Table 1 -
Characteristics for maternal deaths due to obstetric haemorrhage in Chinese mainland, 2000–2019.
||Total(n = 1831)
||2000(n = 105)
||2019(n = 28)
||2000-2004(n = 524)
||2005-2009(n = 612)
||2010-2014(n = 443)
||2015-2019(n = 252)
P value for linear Trend∗
|Age (year), mean ± SD
||30.5 ± 6.0
||28.6 ± 5.7
||32.9 ± 6.7
||29.4 ± 5.5
||30.7 ± 6.1
||31.2 ± 6.5
||31.3 ± 6.0
|Age group, n(%)†
| <35 years
| ≥35 years
| Primary school and below
| Junior middle school or above
|Urban and Rural, n(%)
∗The P value for linear trend was for 2000–2019.
†Three maternal deaths had missing value for age, nine had missing value for education, and three had missing value for parity.
||Comparison between the proportion of maternal deaths that occurred in the western region and other regions.
The main finding of our study is that the MMR due to obstetric hemorrhage declined significantly during the years 2000–2019. Maternal deaths due to retained placenta showed a considerable decline. However, although MMR due to postpartum uterine atony also declined and is now at a low level, it remained the most common cause of maternal death due to obstetric hemorrhage in 2019, followed by rupture. With respect to specific regions, MMR due to obstetric hemorrhage was most pronounced in rural areas and western regions, with both having a slight rise, then a quick fall, then a moderate decline. With respect to specific causes, APH changed little and stayed low, while PPH decreased significantly, particularly for postpartum uterine atony and retained placenta. The rate of decline in MMR due to retained placenta was the fastest, reaching almost twice the rate due to postpartum uterine atony.
A study covering 7 million births showed that the MMR due to obstetric hemorrhage in the USA was 2.3 per 100,000 births between 2003 and 2011.21 Donati et al. reported that MMR due to obstetric hemorrhage in Italy was 2.9 per 100,000 live births during the period 2000–2007.22 Two studies described the MMR due to obstetric hemorrhage in France at around 1.0 per 100,000 live births after 2010.23,24 Blagoeva Atanasova et al.25 reported that this ratio was <1.0 per 100,000 live births in Spain between 1999 and 2015. Overall, the MMR due to obstetric hemorrhage in high-income countries was already at a very low level 10 years ago. In contrast, the MMR due to obstetric hemorrhage was substantially greater in low- and middle-income countries. One recent study from ten low- and middle-income countries, including sub-Saharan Africa, India, and Haiti showed that the average MMR due to obstetric hemorrhage in these regions was 67.0 per 100,000 deliveries.26 Gulumser et al.7 reported that the MMR due to obstetric hemorrhage was 4.1 per 100,000 live births in Turkey from 2012 to 2015. A previous study reported that the MMR due to obstetric hemorrhage was 16.6 per 100,000 live births in China in 2005.8 Our study confirmed that China's recent MMR due to obstetric hemorrhage was approaching that of a high-income country.
The vast majority of studies have focused on maternal mortality over a certain time period. There is very little literature that focuses specifically on temporal trends in maternal mortality due to obstetric hemorrhage. One study showed that the overall MMR in the USA remained stable between 2003 and 2011, but the proportion of obstetric hemorrhage that caused maternal death increased significantly from 8.2% to 22.0%.21 Based on this result, we could infer that the MMR due to obstetric hemorrhage was on the rise in the USA. Some countries, such as Turkey, have not changed in recent years.7 A few countries, such as Italy, reported that the MMR due to obstetric hemorrhage significantly decreased.6 Li et al.8 reported that the average annual decline rate of MMR due to obstetric hemorrhage was 6.93% in China from 1996 to 2005. However, this study did not report temporal trends for each specific cause of obstetric hemorrhage. Our study found that the MMR due to obstetric hemorrhage declined even faster in the period 2000–2019 than in the 10-year period from 1996 to 2005. In addition, we found that the rate of decline in MMR due to obstetric hemorrhage varied by region and cause, with some (eg, rural areas and PPH) declining more rapidly initially and then becoming slower, and others (eg, uterine rupture) experiencing an initial rapid decline and then stagnating or perhaps even rebounding in recent years.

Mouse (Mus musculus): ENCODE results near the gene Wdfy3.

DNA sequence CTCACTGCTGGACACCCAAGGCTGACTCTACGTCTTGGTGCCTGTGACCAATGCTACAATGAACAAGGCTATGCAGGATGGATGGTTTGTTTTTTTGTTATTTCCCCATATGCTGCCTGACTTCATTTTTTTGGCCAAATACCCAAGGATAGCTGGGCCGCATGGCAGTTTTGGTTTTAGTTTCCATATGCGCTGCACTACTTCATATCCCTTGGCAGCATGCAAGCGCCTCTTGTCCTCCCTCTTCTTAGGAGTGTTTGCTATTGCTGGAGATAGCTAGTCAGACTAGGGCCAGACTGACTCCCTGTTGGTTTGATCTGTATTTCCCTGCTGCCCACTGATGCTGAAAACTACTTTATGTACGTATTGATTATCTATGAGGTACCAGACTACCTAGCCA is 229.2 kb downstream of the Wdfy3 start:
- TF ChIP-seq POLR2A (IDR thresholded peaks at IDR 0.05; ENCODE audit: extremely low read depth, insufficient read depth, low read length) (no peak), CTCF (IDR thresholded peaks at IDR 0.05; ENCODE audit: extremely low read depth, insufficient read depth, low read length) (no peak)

The Chinese government has invested heavily in maternal and child health, particularly in reducing maternal mortality.27 In 2000, obstetric hemorrhage accounted for 40.5% of maternal deaths in China (mainly retained placenta and postpartum uterine atony),28 and most of them were preventable. To ensure the achievement of MDG5, the “Reducing maternal mortality and eliminating neonatal tetanus” program (one of the best known maternal and child health intervention program) was implemented by the State Council Committee for Women and Children together with the Ministry of Health and the Ministry of Finance since 2000.14 This program began to expand in 2004, reached the maximum number of counties in 2010, ended in 2013, and was then integrated into the National Essential Public Health Programs in 2014.14,29,30 The program covered rural populations in the central and western regions, established hospital delivery subsidy for low-income mothers to encourage hospital delivery, assisted in the establishment of obstetric emergency centers and “green channel” (Green channel refers to a simple, safe and fast way or channel, such as simplifying some procedures of reception, admission, referral, multidisciplinary consultation and rescue.) express referral networks, and provided training for grass root-level clinicians to improve their service of midwifery skills, such as manual removal of the placenta, repairing vaginal laceration, and other first aid skills.14 Most of these basic skills trainings were aimed at obstetric hemorrhage, the major cause of maternal deaths. As a result, an extremely rapid decrease in the MMR due to obstetric hemorrhage was observed in our results for the central and western regions, as well as for the MMR due to retained placenta. It is worth noting that MMR due to obstetric hemorrhage in rural and western areas or that caused by PPH experienced an accelerated decline around 2004–2010 (significantly faster than other time periods), and these change points also coincided highly with the time points for the expansion of coverage of counties in the “Reducing maternal mortality and eliminating neonatal tetanus” program. In addition, some economically developed provinces, such as Beijing and Shanghai, achieved significant reductions in maternal deaths due to PPH by strengthening the management of delivery sites for floating populations, as well as the network management of maternal near miss.31,32